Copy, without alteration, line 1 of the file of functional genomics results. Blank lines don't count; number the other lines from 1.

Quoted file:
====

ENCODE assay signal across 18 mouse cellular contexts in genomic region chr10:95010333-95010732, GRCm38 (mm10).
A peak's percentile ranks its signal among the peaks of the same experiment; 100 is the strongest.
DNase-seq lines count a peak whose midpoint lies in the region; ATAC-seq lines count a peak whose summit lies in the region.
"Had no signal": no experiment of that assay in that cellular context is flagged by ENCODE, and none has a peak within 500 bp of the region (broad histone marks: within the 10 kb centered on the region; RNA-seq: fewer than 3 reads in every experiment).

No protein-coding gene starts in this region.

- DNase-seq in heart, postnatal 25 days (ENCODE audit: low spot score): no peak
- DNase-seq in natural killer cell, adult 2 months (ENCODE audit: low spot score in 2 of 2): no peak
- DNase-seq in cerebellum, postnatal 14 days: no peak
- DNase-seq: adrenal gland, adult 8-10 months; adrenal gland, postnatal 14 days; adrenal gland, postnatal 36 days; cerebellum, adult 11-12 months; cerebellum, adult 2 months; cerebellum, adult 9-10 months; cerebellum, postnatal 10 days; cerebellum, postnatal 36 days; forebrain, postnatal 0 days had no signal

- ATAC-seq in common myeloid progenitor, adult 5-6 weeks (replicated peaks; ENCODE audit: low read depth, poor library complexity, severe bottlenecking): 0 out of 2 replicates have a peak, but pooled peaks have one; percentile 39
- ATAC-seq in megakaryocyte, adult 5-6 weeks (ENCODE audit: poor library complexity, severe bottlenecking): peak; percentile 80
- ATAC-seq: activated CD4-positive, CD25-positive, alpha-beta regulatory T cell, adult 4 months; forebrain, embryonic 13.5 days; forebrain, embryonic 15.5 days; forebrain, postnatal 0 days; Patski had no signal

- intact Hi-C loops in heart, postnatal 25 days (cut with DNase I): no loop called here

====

ENCODE assay signal across 18 mouse cellular contexts in genomic region chr10:95010333-95010732, GRCm38 (mm10).